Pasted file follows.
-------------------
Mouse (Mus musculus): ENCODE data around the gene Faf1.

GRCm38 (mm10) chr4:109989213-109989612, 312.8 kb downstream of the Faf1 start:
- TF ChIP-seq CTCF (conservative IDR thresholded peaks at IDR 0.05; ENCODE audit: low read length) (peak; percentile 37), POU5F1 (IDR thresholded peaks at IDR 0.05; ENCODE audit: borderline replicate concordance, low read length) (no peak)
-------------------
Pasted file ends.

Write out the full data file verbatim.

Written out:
Mouse (Mus musculus): ENCODE data around the gene Faf1.

GRCm38 (mm10) chr4:109989213-109989612, 312.8 kb downstream of the Faf1 start:
- TF ChIP-seq CTCF (conservative IDR thresholded peaks at IDR 0.05; ENCODE audit: low read length) (peak; percentile 37), POU5F1 (IDR thresholded peaks at IDR 0.05; ENCODE audit: borderline replicate concordance, low read length) (no peak)